Brazilian Experiment Conducted with the Absolute Catheters

BRAZIL - Insemination rods from Absolute Swine Insemination Company (ASIC) offered a number of advantages over traditional insemination pipettes, according to researchers at Universidade Federal de Santa Maria.
calendar icon 4 March 2014
clock icon 3 minute read

Professor Marcelo Soares of Universidade Federal de Santa Maria wrote to ASIC:

"As professors of swine medicine of the Vet School at the Federal University at Santa Maria we have conducted between April and November 2006 a series of experiments in order to test the efficiency of the insemination rod developed by Absolute Swine Insemination Company (ASIC).

"The results indicate a series of advantages of the new rod as compared to the traditional insemination pipettes. There are also advantages over the insemination pipettes which use an internal probe (like IMV’s Deep Golden Pig catheters) to reach the uterus. We prefer your Ab catheters’ approach of using the soft and safe membranes to reach the uterus.

"When compared to the traditional technique their was an increase in pregnancy rate from 87.4 to 93 per cent. This was achieved with only 2.5 doses with the Absolute groups as compared to the 3.5+ doses used in the traditional pipette group. The number of animals born also showed an increment when compared to the annual average of the unit where the experiment was conducted.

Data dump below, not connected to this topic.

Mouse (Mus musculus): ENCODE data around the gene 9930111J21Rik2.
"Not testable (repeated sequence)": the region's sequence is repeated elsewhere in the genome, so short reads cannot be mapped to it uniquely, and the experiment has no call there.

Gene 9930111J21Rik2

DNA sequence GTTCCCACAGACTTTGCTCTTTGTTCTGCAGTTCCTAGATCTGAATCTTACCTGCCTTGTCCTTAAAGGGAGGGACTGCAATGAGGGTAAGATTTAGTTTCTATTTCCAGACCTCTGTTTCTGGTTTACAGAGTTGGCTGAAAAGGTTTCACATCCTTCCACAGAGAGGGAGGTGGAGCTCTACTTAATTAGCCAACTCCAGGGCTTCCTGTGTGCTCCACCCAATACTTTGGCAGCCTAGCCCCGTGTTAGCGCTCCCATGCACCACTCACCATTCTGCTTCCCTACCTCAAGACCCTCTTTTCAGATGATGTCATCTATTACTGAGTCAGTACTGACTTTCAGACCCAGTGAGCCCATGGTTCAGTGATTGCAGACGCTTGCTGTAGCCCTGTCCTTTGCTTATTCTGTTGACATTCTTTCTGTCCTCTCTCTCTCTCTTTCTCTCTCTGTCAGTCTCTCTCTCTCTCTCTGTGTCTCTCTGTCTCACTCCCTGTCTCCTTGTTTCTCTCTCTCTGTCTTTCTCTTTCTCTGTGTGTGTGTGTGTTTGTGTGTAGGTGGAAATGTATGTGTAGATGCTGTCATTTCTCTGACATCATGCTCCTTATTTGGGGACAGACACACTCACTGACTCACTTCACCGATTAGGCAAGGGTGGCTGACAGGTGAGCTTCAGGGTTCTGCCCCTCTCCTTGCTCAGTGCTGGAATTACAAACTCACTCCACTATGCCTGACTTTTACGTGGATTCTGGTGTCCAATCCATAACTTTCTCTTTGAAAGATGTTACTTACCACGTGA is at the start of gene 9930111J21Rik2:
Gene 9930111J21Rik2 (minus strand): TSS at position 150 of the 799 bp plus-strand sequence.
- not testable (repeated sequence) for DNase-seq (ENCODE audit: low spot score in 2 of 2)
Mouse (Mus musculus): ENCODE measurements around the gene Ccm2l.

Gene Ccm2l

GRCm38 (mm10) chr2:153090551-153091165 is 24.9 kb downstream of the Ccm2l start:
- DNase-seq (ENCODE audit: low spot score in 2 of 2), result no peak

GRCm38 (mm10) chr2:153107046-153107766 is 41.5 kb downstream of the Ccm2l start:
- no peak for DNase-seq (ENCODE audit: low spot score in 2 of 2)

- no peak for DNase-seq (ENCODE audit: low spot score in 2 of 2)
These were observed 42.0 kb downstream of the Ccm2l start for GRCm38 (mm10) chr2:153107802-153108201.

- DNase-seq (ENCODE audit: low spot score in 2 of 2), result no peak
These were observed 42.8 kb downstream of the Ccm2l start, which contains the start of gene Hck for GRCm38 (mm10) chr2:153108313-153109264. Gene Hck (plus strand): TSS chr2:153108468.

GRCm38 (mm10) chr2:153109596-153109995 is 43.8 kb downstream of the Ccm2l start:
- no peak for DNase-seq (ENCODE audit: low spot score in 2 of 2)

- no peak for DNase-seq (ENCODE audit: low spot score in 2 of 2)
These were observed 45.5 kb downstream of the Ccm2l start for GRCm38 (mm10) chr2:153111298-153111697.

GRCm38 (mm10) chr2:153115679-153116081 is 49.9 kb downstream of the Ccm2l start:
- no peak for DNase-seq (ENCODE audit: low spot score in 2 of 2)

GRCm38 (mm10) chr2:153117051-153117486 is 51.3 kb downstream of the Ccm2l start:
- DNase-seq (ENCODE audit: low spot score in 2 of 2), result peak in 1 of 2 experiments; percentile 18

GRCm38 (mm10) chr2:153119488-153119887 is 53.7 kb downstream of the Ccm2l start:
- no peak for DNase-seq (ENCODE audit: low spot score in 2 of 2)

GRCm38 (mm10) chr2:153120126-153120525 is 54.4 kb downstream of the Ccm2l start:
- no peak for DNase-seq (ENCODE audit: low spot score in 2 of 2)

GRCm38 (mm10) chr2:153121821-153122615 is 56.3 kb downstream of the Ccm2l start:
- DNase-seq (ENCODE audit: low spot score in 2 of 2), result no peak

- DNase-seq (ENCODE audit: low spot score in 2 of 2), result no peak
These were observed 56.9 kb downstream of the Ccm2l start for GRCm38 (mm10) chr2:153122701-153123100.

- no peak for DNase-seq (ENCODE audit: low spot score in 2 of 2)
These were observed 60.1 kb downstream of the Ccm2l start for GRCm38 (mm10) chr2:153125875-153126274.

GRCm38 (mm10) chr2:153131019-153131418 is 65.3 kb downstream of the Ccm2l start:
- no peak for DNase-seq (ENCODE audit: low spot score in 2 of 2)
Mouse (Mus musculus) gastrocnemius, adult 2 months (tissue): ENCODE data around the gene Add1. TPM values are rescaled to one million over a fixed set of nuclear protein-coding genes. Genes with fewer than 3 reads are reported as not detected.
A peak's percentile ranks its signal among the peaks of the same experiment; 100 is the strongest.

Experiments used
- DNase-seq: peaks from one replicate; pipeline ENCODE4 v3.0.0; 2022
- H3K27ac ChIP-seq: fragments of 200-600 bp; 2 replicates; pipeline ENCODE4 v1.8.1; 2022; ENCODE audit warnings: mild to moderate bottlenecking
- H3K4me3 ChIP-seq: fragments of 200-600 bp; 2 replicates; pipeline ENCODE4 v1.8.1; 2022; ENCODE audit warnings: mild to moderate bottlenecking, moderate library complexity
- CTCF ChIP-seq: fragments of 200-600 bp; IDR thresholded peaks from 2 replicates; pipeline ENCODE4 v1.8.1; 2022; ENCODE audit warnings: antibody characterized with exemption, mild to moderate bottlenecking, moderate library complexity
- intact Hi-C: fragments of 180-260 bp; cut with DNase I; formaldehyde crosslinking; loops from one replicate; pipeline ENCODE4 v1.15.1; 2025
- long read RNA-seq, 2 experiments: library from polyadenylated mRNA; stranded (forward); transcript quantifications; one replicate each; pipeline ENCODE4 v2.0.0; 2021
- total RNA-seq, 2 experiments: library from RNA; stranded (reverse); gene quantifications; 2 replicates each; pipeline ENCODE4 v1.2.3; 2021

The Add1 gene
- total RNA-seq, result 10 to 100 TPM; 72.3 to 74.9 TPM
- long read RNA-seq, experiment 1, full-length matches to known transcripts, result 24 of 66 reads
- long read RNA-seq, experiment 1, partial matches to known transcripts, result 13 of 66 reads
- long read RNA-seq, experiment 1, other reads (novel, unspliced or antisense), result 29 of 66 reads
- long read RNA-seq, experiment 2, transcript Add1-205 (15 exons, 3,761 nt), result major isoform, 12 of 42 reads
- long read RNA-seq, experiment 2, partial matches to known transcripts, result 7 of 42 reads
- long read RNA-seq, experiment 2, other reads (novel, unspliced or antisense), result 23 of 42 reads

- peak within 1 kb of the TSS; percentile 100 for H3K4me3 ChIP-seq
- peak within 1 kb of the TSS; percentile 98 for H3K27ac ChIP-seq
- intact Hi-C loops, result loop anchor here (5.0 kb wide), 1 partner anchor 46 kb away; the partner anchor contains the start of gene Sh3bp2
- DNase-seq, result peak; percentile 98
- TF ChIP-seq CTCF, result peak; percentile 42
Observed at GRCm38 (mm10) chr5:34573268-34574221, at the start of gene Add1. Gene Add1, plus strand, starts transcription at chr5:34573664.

"Moreover, the major advantages are not confined to gain in production. The use of the new pipette allows more agility and reduced costs of the process. We found that the process can not only depend on a smaller number of people, but also be performed in shorter time, which can be translated into direct economic gain.

"There are also advantages in sanitation aspects. With the deposition of semen directly into the uterus, besides the better viability, the contact of it with secretions of the cervix is virtually eliminated.

"In conclusion, the proposed technique represents an improvement in sanitation and cost efficiency of the sanitation process, leading to increased productivity," wrote Professor Soares.

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